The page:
A new state of the art kiwi incubation facility is being constructed near Taupō in the hopes of significantly boosting the population of our feathery national icon.
The dedicated kiwi incubation, hatching and brooding facility, named the Crombie Lockwood Kiwi Burrow, will be constructed within the grounds of Wairakei Golf and Sanctuary, north of Taupō.
The Burrow will enable Kiwis for Kiwi to process more than 200 kiwi eggs annually once the facility becomes operational in October.
Kiwis for Kiwi is the country's national charity dedicated to protecting kiwi.
Working in partnership with the Department of Conservation we raise and distribute funds to kiwi conservation projects across New Zealand with a vision is to take kiwi from endangered to everywhere.
Kiwis for Kiwi executive director, Michelle Impey, said the facility will provide opportunities to maximise the work of Operation Nest Egg and deliver on the national strategy to turn the kiwi population's two per cent decline into a two per cent increase.
Designed by leading kiwi incubation specialist Claire Travers, the Crombie Lockwood Kiwi Burrow will incubate and hatch eggs collected from the Taranaki/Whanganui region and once the chicks can feed naturally – at around 21 days old – they will be relocated to build a founder population at Sanctuary Mountain Maungatautari.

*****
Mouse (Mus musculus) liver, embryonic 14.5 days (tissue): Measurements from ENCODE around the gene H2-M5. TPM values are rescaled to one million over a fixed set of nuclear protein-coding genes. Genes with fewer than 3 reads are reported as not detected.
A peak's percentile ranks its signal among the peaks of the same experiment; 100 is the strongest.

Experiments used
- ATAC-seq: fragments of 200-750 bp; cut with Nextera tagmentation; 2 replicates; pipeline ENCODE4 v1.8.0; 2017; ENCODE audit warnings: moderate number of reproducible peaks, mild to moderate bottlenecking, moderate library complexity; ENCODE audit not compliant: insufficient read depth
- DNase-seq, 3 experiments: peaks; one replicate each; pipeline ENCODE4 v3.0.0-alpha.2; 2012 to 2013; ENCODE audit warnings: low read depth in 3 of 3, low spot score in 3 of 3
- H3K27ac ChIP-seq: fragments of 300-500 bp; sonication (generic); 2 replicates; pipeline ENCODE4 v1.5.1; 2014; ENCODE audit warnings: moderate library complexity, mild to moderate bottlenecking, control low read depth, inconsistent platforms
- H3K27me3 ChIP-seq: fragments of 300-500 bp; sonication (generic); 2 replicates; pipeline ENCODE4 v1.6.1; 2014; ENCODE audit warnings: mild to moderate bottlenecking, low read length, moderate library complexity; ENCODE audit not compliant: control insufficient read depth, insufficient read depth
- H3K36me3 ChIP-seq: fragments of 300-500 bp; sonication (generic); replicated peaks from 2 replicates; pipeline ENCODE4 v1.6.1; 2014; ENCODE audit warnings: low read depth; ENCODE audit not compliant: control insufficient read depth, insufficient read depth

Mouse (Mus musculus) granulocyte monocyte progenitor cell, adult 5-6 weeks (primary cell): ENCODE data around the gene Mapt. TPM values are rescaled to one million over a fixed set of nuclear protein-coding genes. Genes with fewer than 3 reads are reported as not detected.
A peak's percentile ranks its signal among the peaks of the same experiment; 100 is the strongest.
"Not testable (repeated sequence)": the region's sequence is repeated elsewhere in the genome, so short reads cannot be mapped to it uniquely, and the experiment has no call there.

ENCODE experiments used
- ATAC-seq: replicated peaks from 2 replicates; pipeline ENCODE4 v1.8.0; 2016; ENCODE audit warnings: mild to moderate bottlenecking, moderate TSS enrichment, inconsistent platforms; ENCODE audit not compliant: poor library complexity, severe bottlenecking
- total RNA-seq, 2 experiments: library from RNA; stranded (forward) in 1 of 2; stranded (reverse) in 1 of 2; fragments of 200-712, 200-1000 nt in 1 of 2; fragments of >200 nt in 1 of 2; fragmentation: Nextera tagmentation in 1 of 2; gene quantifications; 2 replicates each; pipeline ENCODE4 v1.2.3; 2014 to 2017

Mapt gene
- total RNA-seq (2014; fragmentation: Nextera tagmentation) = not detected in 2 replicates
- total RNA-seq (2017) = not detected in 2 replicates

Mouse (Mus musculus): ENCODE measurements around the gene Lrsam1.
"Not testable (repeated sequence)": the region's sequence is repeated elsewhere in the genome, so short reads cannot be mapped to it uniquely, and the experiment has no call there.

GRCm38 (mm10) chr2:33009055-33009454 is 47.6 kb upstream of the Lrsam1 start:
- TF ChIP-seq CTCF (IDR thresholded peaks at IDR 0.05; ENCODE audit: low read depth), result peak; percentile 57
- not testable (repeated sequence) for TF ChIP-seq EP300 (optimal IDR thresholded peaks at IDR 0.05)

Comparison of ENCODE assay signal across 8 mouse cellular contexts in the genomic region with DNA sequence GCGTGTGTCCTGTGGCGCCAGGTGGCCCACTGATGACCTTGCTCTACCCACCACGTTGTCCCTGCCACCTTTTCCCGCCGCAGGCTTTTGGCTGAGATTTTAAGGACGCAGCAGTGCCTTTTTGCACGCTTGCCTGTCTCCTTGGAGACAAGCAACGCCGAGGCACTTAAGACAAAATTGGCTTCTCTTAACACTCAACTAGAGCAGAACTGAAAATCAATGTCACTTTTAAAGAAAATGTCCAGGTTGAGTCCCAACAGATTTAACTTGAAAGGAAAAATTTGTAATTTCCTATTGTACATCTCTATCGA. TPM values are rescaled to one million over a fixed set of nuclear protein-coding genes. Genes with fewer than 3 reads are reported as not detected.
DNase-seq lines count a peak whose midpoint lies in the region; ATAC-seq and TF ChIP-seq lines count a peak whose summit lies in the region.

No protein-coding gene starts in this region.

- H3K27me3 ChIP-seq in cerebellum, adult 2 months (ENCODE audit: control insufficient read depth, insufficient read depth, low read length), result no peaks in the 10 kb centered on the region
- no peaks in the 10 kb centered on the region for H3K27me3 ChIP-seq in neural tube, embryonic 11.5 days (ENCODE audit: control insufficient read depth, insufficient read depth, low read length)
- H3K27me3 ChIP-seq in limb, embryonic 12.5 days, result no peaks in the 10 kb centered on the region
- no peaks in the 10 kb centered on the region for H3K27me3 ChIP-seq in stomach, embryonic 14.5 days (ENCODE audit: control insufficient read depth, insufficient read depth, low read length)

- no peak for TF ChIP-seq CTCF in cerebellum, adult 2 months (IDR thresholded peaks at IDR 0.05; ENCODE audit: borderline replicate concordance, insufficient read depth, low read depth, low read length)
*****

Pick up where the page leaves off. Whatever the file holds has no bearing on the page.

It is anticipated that in two to three years, the emphasis will shift to building an Eastern Brown kiwi founder population in other areas such as Mahia Peninsula.
It was made possible through support from insurance brokers, Crombie Lockwood.
Crombie Lockwood chief executive Carl O'Shea said he is excited to partner with an organisation working to safeguard such an iconic species.
Wairakei International Golf Course owner Gary Lane is providing a site for the Crombie Lockwood Kiwi Burrow with non-profit KiwiSaver provider Simplicity is funding the fit-out.
This will include the incubators, brooder boxes and all of the supporting equipment required from electronic scales to bowls for feeding the chicks.